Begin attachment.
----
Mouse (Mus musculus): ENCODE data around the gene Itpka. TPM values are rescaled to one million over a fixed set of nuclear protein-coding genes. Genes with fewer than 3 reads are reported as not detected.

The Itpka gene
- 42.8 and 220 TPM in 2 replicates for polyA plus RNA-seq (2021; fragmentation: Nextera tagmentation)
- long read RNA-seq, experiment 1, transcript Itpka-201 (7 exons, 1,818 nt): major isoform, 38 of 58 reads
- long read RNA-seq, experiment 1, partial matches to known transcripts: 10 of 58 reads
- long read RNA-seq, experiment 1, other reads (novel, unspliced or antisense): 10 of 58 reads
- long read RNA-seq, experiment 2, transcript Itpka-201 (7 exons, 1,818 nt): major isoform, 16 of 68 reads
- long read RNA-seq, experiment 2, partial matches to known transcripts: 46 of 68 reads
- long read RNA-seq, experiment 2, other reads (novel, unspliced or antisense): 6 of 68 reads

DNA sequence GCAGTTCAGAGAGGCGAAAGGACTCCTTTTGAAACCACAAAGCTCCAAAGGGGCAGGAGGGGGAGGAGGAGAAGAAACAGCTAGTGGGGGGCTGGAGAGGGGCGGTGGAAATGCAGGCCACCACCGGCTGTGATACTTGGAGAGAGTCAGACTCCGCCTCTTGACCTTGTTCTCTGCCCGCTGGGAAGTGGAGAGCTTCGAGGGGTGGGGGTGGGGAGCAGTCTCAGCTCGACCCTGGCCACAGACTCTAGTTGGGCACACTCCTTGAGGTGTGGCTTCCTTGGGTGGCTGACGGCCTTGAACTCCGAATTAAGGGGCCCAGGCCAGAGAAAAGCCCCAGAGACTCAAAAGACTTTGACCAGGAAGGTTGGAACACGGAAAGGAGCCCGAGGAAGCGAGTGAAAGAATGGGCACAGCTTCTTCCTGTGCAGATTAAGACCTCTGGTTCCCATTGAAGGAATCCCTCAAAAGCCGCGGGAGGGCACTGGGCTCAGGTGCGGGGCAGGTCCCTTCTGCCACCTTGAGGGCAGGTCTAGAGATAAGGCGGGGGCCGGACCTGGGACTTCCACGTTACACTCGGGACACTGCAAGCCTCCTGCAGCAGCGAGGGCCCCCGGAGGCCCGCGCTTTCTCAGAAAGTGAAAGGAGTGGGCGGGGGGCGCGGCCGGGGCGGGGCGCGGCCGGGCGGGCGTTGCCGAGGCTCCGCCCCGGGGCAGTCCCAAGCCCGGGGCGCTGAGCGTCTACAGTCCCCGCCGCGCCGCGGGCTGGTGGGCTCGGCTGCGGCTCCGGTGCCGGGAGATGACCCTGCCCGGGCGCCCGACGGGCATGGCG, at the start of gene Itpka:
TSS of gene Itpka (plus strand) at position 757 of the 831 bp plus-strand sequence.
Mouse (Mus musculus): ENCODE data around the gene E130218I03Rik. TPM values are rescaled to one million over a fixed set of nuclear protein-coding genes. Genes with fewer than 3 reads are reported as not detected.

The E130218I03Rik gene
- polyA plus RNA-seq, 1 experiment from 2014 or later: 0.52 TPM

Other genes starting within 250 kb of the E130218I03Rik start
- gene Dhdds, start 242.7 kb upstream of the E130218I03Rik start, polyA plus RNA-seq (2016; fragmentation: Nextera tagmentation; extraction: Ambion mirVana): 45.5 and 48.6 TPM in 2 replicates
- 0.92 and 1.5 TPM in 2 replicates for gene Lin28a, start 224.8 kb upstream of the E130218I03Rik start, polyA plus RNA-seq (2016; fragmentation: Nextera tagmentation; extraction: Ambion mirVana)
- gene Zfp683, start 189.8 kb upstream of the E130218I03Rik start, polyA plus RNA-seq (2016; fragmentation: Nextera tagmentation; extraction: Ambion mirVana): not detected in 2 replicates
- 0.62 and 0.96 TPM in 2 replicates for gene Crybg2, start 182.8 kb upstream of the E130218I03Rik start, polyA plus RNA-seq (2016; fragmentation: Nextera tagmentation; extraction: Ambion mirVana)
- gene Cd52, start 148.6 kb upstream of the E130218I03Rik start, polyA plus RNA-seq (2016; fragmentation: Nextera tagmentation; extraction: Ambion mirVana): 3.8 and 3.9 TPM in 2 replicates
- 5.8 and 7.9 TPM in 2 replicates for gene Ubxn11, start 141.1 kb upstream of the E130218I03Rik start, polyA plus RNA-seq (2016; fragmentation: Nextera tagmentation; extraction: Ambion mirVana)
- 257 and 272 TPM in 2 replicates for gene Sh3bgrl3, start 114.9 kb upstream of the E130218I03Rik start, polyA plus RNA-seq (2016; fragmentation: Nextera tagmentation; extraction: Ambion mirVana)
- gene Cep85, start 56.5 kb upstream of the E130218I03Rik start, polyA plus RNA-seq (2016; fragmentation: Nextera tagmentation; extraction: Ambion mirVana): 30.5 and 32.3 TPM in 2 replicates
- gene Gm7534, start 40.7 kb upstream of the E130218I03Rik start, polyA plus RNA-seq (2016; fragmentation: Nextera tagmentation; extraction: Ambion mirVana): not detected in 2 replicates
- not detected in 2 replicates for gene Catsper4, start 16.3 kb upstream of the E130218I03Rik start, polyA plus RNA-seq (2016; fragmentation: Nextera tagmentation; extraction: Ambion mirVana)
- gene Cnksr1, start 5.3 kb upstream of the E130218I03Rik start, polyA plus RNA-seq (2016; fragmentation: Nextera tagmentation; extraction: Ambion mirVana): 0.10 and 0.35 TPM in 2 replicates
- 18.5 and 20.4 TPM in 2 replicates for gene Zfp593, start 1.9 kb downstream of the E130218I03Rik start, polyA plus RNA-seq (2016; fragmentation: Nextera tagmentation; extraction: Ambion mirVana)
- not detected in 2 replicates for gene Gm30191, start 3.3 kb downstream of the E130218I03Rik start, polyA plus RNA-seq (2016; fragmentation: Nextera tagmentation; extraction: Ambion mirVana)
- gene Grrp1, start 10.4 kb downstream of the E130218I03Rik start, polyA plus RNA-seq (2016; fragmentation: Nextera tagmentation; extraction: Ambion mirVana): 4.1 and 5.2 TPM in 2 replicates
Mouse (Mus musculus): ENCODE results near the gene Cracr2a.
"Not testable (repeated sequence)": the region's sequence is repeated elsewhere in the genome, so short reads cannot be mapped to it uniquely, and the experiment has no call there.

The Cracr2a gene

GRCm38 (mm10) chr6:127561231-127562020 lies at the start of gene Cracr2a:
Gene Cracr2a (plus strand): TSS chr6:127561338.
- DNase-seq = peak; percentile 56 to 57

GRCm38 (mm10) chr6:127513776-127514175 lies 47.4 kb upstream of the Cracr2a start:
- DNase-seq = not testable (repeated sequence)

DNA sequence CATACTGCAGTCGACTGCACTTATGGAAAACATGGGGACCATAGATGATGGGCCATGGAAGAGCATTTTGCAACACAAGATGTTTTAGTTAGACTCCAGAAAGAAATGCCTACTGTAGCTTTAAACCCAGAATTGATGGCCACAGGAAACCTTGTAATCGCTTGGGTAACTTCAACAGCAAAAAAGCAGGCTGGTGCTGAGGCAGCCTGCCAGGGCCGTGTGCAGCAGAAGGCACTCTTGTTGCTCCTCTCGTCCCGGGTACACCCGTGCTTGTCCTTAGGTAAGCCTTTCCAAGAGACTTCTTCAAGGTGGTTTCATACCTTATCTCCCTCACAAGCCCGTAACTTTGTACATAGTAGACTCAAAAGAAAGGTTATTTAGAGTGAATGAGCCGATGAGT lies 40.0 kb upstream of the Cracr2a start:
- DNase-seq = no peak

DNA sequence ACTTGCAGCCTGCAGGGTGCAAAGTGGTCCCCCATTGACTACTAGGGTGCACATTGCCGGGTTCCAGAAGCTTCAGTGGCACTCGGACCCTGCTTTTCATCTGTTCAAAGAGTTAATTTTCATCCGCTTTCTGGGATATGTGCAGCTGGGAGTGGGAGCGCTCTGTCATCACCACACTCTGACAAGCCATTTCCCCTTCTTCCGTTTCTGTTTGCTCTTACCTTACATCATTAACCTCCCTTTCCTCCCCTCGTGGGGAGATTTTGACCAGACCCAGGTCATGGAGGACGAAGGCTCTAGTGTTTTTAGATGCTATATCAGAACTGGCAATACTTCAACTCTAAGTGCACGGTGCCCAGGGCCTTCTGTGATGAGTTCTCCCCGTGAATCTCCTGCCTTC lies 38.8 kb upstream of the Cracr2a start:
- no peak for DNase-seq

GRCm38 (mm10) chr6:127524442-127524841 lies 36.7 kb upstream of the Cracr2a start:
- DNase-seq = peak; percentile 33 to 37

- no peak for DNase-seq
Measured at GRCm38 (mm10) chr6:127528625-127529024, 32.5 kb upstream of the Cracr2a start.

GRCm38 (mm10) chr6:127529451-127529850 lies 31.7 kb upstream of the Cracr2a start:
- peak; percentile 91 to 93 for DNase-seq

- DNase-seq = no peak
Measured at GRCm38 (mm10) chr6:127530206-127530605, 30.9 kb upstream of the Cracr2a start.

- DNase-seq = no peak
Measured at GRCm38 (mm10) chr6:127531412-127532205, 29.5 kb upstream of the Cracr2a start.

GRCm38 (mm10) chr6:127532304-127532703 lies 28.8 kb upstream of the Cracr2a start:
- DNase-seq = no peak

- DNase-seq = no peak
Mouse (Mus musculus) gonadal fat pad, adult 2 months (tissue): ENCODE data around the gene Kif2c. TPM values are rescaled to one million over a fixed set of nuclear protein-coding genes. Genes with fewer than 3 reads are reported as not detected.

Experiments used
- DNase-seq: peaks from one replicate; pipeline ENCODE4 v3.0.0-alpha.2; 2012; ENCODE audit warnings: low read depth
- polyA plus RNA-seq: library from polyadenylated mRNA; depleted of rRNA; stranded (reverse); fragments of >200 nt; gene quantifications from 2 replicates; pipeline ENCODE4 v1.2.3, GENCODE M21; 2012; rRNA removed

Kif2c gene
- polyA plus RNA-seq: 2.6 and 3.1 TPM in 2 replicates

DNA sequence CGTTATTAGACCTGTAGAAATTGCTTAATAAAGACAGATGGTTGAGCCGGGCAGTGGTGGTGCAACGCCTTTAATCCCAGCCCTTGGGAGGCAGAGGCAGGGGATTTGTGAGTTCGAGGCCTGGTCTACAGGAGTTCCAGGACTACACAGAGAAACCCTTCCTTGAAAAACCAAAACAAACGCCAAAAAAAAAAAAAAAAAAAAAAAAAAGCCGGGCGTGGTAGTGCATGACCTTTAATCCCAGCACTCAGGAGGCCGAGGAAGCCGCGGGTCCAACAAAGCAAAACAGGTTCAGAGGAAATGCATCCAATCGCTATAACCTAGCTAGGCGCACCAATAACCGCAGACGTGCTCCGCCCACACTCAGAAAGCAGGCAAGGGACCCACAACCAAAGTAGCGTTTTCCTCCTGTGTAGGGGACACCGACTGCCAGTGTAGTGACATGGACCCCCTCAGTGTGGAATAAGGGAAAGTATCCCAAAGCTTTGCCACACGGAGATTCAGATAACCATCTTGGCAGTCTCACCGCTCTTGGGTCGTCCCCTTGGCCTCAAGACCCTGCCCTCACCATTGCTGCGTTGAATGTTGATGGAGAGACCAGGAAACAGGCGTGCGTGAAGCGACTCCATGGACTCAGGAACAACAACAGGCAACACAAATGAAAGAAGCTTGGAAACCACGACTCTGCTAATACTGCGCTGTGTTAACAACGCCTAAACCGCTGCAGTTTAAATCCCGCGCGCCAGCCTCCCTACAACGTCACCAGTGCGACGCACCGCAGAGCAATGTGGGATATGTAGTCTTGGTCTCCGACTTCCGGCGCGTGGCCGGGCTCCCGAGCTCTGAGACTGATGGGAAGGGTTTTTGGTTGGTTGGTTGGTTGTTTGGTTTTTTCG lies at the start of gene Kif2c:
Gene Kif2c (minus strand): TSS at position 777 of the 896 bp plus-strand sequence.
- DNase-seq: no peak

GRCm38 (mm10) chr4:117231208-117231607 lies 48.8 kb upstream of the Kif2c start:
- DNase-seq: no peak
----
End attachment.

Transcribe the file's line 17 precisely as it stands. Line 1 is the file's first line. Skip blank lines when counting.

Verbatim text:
- 0.92 and 1.5 TPM in 2 replicates for gene Lin28a, start 224.8 kb upstream of the E130218I03Rik start, polyA plus RNA-seq (2016; fragmentation: Nextera tagmentation; extraction: Ambion mirVana)